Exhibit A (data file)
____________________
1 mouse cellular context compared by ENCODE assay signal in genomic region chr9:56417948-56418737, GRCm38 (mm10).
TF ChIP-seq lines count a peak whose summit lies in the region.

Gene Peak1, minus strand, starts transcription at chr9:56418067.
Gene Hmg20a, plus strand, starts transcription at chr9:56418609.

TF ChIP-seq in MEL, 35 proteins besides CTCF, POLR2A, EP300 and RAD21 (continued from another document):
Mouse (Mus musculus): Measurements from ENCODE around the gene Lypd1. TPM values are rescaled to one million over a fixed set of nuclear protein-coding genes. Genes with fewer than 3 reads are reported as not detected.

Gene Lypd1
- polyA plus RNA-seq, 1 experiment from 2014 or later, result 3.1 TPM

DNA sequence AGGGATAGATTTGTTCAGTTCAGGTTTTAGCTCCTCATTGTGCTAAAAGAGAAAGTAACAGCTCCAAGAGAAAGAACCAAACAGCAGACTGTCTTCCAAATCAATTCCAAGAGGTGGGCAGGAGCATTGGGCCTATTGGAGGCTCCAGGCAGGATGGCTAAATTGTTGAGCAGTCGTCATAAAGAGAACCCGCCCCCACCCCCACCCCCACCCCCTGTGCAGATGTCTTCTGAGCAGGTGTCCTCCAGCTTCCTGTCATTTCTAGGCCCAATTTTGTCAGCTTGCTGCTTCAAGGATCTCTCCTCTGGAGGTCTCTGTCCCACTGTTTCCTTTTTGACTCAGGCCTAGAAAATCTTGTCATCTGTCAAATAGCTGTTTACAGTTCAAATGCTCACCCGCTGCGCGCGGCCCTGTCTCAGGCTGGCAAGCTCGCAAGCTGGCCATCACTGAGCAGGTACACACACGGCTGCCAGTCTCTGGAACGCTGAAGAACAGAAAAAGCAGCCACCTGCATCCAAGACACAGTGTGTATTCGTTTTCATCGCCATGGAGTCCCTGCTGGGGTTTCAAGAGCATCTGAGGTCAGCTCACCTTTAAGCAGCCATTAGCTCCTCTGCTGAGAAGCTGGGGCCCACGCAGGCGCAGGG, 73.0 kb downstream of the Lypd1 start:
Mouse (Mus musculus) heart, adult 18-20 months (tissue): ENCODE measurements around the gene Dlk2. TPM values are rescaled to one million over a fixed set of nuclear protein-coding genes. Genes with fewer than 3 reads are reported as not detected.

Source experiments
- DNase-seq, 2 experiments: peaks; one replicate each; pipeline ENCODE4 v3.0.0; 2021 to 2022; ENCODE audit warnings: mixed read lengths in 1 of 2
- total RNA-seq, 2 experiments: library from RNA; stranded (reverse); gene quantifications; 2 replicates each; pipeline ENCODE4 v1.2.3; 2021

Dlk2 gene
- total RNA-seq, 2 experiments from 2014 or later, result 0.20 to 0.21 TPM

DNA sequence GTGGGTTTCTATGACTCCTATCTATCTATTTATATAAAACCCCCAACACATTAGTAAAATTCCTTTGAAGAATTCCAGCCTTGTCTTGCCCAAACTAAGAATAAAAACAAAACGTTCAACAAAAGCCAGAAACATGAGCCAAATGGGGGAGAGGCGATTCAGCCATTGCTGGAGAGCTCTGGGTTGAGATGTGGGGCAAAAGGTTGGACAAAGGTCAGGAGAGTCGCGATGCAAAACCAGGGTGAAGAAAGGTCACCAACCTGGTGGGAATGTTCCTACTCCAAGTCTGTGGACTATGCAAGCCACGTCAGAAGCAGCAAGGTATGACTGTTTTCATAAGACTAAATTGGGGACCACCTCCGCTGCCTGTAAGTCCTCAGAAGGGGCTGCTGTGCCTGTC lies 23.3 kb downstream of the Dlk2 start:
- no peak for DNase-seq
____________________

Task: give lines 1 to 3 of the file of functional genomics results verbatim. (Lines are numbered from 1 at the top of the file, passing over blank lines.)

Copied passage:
1 mouse cellular context compared by ENCODE assay signal in genomic region chr9:56417948-56418737, GRCm38 (mm10).
TF ChIP-seq lines count a peak whose summit lies in the region.

Gene Peak1, minus strand, starts transcription at chr9:56418067.